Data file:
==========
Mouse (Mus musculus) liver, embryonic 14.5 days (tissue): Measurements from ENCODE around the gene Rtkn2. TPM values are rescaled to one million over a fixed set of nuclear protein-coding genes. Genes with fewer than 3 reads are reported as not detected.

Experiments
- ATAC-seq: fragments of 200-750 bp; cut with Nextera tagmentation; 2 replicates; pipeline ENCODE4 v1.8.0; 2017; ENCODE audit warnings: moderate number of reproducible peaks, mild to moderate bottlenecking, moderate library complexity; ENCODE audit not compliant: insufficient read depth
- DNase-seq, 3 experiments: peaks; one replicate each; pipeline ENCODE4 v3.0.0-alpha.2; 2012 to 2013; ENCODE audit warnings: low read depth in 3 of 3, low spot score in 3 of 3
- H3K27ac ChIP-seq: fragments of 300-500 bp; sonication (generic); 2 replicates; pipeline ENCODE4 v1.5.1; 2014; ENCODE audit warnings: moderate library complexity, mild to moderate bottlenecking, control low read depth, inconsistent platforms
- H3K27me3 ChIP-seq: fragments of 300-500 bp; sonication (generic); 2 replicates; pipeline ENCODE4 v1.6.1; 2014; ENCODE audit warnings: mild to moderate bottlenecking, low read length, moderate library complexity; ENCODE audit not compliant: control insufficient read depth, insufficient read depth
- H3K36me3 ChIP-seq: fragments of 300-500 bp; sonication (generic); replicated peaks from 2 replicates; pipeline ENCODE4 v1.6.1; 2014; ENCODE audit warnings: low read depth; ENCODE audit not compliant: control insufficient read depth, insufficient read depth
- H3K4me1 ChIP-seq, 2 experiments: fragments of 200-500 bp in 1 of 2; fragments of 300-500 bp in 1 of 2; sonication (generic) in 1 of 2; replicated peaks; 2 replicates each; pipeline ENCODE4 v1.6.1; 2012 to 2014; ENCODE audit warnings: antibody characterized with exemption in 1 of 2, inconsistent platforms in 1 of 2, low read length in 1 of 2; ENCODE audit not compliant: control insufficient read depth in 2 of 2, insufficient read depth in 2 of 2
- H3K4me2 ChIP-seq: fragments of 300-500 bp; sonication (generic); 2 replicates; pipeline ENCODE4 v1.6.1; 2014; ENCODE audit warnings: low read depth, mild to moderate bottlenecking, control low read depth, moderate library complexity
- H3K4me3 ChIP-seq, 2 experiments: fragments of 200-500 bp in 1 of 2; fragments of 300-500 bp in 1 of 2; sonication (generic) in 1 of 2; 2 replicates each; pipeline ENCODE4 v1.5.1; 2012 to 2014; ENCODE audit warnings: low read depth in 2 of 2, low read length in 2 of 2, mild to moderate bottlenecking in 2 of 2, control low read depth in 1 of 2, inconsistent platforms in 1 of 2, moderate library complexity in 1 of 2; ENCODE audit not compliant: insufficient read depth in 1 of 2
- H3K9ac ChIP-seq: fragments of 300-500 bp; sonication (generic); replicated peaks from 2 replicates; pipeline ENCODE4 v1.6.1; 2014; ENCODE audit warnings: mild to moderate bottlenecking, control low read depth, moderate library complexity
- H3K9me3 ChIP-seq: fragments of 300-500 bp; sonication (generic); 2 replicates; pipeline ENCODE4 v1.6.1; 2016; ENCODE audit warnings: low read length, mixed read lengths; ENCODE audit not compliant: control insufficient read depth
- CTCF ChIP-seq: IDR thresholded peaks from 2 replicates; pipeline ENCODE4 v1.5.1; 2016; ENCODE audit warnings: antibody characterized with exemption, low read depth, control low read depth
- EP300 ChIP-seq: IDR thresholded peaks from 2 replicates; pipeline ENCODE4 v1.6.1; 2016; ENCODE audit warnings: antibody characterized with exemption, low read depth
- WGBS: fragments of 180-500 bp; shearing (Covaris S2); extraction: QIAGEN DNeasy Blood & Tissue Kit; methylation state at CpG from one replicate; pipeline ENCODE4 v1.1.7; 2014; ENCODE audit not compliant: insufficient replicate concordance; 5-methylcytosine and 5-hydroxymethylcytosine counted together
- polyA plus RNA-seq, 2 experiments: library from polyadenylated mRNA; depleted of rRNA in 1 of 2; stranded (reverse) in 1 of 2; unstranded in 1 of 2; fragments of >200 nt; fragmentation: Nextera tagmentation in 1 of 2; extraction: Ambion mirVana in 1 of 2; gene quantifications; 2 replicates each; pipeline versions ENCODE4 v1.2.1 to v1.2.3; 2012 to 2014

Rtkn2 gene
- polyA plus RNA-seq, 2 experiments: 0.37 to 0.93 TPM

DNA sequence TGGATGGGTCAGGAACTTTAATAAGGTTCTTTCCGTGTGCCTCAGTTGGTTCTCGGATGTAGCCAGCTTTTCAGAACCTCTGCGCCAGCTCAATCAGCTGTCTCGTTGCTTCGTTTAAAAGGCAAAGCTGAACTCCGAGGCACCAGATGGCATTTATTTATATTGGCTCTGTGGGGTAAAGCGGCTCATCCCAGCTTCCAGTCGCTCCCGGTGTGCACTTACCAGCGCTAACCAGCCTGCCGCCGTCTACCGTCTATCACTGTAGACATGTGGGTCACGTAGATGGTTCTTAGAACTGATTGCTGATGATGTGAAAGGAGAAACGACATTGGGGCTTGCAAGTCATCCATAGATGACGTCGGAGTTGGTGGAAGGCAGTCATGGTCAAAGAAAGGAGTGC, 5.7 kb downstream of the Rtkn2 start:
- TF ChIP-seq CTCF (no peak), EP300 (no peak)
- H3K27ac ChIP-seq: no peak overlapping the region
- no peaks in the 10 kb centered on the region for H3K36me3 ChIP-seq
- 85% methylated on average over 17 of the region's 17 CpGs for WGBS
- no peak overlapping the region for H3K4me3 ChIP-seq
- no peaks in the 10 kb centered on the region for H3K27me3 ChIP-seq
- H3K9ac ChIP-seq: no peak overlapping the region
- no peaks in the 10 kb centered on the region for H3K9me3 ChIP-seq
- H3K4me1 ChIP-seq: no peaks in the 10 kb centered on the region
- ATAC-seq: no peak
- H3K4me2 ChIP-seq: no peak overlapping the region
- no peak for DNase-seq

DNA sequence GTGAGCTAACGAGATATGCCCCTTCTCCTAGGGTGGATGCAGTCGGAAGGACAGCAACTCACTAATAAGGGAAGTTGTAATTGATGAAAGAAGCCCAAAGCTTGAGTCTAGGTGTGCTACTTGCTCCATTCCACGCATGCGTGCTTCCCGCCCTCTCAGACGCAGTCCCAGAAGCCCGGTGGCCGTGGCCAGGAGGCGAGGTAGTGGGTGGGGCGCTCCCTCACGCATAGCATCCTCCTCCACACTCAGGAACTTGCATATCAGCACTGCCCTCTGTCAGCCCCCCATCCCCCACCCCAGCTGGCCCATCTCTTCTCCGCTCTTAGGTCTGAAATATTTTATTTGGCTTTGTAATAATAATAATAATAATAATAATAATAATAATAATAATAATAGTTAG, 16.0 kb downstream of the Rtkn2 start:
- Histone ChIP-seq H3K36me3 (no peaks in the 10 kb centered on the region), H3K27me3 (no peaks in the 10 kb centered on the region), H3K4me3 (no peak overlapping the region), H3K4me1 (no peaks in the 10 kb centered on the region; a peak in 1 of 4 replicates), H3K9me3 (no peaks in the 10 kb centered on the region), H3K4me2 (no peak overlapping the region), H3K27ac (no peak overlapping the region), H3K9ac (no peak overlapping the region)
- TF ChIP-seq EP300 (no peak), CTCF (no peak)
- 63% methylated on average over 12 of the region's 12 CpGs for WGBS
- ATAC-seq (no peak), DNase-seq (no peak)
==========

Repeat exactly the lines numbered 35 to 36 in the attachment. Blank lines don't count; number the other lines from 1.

- 63% methylated on average over 12 of the region's 12 CpGs for WGBS
- ATAC-seq (no peak), DNase-seq (no peak)